Log Home Insulation Saves Energy

Keep your log cabin warm and energy efficient with these tips on chinking, peeled logs, roofs and adding insulation.

| October/November 1991


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It may come as a surprise to some, especially owners, but many log houses should be insulated to make them energy efficient. A look at the R-values will tell one reason why. Dry wood can have an R-value of up to 1.25 per inch. Even low quality insulation has a value double that and more.

Another problem not often considered is moisture. Where does the moisture in the house go when the outside wall is solid wood? It still tries to get out, and might if there are cracks in the logs.

The propensity for moisture-laden air to move outside has been utilized in the past to make a log house better insulated. In the far north, where winter temperatures may stay below freezing for months, it was a common practice to seal the house from the inside. This was done by putting several containers of water on the stove and bringing them to a boil. The vapor traveled to the outside through the cracks. It immediately froze on contact with the outside air, effectively scaling the house until the outside air temperature again was above 32 degrees Fahrenheit. This cut down on drafts and made for a snug house, at least until the weather warmed up.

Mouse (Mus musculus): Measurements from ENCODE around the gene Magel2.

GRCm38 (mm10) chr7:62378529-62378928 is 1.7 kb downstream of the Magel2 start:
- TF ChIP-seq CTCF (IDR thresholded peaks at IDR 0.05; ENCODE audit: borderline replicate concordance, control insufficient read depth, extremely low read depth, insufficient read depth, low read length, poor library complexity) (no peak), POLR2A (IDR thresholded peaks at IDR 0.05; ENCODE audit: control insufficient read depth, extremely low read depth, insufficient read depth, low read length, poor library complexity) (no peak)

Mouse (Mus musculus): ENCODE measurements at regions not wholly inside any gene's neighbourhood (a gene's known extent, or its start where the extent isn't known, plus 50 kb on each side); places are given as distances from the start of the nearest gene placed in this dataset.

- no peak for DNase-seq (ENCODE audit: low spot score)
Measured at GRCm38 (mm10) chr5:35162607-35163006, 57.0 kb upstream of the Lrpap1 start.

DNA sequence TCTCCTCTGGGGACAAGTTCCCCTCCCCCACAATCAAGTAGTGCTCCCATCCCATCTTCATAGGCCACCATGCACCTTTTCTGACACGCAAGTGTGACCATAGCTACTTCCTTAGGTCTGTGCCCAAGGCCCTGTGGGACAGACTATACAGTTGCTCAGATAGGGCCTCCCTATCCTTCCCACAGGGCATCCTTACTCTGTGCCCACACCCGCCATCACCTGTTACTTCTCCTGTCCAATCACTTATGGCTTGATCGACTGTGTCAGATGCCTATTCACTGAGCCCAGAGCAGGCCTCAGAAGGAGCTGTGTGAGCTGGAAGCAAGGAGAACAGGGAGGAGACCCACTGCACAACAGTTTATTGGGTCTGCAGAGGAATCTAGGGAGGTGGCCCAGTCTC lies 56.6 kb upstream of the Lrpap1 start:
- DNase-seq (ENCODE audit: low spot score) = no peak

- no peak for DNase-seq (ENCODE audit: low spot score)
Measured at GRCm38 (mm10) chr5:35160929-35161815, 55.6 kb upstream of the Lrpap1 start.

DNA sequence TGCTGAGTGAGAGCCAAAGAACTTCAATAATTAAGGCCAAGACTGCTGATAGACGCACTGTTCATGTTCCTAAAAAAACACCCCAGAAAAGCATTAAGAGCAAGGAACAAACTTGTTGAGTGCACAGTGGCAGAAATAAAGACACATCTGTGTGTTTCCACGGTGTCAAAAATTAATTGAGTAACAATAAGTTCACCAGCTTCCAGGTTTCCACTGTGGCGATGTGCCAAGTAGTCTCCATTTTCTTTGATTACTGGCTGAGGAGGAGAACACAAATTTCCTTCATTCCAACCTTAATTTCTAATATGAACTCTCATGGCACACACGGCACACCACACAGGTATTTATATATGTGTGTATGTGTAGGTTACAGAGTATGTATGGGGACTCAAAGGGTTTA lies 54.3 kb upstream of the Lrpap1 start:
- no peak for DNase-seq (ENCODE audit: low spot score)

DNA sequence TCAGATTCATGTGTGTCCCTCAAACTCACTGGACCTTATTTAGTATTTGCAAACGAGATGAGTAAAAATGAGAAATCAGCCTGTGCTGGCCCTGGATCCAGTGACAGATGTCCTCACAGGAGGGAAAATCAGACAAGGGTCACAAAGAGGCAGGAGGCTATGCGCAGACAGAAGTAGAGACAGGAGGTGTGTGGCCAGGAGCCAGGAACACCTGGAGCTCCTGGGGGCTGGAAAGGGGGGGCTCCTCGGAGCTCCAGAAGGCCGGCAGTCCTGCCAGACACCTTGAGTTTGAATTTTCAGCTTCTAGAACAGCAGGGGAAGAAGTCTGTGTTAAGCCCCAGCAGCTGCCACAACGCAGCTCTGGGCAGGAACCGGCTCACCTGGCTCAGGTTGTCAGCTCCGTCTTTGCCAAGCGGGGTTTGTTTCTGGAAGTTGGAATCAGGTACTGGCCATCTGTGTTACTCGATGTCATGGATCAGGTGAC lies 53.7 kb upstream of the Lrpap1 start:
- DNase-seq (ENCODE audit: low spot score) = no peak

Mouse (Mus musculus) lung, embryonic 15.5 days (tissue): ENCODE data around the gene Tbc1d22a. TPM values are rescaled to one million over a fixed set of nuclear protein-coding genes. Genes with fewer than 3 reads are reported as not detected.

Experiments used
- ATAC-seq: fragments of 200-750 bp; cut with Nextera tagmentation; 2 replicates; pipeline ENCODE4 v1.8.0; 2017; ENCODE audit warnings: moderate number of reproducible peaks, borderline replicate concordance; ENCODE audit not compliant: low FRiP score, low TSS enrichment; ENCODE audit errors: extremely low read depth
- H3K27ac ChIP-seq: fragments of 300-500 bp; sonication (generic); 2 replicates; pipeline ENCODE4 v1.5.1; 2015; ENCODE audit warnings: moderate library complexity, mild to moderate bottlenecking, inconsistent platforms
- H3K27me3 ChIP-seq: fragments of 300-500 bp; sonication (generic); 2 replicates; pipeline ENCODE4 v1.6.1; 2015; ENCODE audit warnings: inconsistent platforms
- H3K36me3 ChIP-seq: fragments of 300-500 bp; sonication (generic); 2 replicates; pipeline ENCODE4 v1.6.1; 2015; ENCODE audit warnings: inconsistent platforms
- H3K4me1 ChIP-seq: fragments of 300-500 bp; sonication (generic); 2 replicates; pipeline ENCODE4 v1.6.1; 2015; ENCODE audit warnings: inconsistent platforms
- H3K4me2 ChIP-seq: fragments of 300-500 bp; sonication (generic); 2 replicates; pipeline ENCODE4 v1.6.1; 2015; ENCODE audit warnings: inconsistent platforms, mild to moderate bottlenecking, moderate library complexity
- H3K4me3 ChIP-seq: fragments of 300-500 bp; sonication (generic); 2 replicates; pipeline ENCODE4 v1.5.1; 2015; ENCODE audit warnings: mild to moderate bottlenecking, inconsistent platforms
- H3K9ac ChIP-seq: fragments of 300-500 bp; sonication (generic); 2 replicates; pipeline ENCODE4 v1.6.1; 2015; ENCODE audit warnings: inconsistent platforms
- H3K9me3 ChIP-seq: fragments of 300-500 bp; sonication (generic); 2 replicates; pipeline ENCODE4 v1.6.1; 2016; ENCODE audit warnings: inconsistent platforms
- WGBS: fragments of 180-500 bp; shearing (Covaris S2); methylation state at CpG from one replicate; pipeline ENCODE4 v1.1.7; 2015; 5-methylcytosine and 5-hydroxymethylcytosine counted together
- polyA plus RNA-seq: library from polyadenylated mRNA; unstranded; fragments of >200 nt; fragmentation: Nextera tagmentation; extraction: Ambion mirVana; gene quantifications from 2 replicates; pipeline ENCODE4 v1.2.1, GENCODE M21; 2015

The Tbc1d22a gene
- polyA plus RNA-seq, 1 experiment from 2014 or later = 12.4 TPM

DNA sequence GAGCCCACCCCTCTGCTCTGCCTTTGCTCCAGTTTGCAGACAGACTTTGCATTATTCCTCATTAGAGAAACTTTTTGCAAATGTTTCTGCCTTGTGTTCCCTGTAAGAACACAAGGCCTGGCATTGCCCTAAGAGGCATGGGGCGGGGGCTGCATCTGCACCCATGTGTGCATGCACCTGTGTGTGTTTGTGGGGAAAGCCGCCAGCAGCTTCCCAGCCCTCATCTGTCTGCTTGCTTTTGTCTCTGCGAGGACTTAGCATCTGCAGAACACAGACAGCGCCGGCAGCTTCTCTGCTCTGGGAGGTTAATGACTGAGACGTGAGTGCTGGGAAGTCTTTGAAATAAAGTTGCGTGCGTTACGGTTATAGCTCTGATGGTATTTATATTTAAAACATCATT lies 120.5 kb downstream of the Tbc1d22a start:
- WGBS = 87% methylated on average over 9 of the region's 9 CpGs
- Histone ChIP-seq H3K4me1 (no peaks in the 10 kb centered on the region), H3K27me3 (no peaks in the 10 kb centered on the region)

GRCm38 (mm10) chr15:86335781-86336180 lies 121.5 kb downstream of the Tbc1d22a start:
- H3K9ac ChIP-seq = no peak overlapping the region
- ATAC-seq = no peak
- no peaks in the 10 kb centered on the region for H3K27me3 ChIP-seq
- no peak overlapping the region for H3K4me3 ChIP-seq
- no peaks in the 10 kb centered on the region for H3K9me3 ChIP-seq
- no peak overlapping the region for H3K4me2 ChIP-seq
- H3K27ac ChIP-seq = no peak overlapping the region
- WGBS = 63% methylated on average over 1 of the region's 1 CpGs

Logs have another property that helps explain why log houses don't seem to be as cold as their R-value would indicate: They are capable of storing heat. Logs in a house wall will absorb heat up to the temperature of the air in the house. When the house temperature is lowered — at night, for example — they give back heat into the rooms until the temperature is again equalized. Unlike a block or a stone wall, logs can be two temperatures simultaneously, one on either side.


Where basic insulation for a log house is needed, even if none is required elsewhere, is between the logs. No matter what type of log construction is used — round fitted, flattened, three-sided, or round with chinking — a thin layer of insulation should be put between each log and those above and below it. This fills irregularities between the logs and closes cracks open to the outside. Caulking or “chinking” is then done on either side of the insulation.

The size of the logs makes a difference. Many modern log houses are made of logs 8 inches or less in diameter. Two-sided and three-sided logs are often only 6 inches thick. When placed in a wall, there may be only 3 or 4 inches of contact surface between the logs. This contact is the thickness that should be considered when thinking of additional insulation. Not only is the joint between logs thinner than the logs, but that is the place where there will be leaks in the wall if any exist.

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